In the world of time synchronization, Network Time Protocol, or NTP, sets the standard for most modern systems. It matches the times on all the devices within a given network with Coordinated Universal Time by referencing reliable time sources, which can be things like servers accessible through the internet or GPS satellites. However, you may notice that time synchronization products sometimes utilize something called Simple Network Time Protocol (SNTP) as well. This can lead you to ask, “What’s the difference between NTP and SNTP?” We’ll answer that question here.
Network Time Protocol (NTP)
As stated, NTP devices are able to gain accurate time information from reliable time sources. But it takes a small amount of time for this information to travel to them. Therefore, both a receiving device (client) and a time source device (server) create timestamps to keep track of how much time elapses as they send and receive one another’s signals. This lets the client take that small amount of time into account as it adjusts itself. The process of creating and transmitting timestamps is actually identical between NTP and SNTP.
Though, as you might guess, the internal algorithm that NTP uses to function is more sophisticated than that of SNTP. An NTP device will often connect with more than one time source to use as a reference. Along with its algorithm, this allows it to identify when an individual time source is incorrect and to account for its own fastness or slowness relative to its sources. At the same time, it will continually make minuscule adjustments when it slightly veers from its references. This means that an NTP device is consistently accurate at all times.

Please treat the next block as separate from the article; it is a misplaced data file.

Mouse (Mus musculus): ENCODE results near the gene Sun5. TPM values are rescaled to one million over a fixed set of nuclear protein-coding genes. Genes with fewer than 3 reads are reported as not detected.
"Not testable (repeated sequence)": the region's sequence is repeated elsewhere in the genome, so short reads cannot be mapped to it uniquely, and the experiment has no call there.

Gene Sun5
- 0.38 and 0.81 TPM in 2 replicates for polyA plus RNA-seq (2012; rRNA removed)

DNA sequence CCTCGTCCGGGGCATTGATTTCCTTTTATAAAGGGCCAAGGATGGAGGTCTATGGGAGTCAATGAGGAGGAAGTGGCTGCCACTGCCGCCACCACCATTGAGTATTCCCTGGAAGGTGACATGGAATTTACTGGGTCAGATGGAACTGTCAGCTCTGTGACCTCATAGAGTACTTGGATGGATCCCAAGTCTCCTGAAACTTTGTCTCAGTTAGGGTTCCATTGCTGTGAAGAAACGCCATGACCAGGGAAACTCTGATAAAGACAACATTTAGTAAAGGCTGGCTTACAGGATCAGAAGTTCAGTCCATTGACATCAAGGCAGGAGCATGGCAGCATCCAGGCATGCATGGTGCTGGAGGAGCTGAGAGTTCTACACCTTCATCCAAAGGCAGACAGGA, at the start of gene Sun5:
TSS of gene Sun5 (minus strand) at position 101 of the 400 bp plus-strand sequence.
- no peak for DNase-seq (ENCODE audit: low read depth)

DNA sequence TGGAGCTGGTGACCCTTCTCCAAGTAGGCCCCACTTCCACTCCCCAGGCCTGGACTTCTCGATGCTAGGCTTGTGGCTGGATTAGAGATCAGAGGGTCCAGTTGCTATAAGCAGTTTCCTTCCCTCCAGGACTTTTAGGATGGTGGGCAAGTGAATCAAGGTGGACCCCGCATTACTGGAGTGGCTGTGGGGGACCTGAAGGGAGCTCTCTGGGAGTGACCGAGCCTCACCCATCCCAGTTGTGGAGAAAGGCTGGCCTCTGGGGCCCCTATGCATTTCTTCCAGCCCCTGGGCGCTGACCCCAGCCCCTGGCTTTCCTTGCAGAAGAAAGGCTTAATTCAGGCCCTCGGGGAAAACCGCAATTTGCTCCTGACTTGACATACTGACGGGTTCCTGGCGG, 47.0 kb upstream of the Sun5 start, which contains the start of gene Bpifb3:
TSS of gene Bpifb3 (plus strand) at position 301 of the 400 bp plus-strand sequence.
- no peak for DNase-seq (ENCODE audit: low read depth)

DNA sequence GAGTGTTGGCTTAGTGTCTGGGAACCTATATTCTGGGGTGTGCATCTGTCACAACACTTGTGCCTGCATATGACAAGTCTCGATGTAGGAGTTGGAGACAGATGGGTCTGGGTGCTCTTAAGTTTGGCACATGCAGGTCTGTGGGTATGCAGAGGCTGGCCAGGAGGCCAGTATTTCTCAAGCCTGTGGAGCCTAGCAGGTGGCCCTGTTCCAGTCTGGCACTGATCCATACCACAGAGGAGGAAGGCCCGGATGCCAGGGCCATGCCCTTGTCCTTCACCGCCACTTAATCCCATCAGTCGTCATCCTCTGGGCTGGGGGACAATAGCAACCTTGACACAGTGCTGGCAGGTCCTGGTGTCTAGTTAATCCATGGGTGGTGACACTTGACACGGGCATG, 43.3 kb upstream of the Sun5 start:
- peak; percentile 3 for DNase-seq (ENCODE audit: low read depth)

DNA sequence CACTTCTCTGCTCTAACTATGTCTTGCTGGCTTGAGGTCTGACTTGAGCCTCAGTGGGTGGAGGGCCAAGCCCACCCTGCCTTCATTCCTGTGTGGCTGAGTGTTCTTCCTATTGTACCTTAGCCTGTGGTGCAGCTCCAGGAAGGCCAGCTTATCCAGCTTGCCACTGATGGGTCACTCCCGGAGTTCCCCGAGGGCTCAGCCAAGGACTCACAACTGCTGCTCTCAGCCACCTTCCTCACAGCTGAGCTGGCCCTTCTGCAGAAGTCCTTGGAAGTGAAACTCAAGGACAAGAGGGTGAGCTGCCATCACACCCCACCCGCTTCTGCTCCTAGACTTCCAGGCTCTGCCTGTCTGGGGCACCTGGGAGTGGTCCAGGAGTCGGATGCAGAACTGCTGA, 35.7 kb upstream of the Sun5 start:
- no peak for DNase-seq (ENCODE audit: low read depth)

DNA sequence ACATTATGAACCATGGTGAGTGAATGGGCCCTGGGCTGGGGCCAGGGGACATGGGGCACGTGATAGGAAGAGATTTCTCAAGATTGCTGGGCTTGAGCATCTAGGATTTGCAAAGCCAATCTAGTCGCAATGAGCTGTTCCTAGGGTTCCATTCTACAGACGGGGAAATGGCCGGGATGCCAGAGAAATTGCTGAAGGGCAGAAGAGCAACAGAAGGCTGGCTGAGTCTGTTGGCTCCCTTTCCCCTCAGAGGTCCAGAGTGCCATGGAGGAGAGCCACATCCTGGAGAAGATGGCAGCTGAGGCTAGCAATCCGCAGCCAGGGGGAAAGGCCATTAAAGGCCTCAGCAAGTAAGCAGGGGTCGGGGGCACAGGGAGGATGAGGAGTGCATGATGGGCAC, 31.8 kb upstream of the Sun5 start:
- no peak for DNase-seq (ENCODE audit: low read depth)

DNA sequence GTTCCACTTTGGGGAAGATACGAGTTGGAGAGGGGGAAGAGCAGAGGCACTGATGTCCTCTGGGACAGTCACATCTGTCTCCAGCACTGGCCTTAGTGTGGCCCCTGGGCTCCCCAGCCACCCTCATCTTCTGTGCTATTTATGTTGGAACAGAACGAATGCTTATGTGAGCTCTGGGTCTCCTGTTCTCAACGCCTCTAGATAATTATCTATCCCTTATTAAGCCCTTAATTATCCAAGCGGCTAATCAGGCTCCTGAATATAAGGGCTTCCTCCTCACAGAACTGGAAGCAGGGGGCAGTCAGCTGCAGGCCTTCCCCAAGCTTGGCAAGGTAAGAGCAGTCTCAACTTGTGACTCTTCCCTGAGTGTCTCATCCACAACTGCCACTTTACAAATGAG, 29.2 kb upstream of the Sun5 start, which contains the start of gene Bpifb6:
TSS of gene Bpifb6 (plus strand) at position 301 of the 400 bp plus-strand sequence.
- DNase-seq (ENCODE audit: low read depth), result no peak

Simple Network Time Protocol (SNTP)
In contrast, an SNTP device may only utilize one server to base its time off of. Its less complicated internal compensation algorithm allows it to remain synchronized with its time source, but it will make relatively larger adjustments at specific intervals to bring itself back to the correct time. Thus, there may be tiny moments where it jumps forward or backward to align itself with its server. These will likely only be noticeable at the millisecond level, which you won’t observe when looking at a clock that uses SNTP. Nevertheless, millisecond jumps can make a big difference for an entire network.
This is why SNTP is present more in the peripheral devices in a time synchronization network. These include the actual clock displays you use in your building, which no other device relies on as a time reference. SNTP simplifies things enough that these clocks can remain accessible and sleek in design. Time servers that are dedicated to providing Stratum 1-level time information can include both NTP and SNTP protocols, but are less likely to use only SNTP by itself.
You can find both NTP network time servers and wall clocks that utilize SNTP by visiting the TimeMachines website. Feel free to give us a call if you have any further inquiries about our products as well.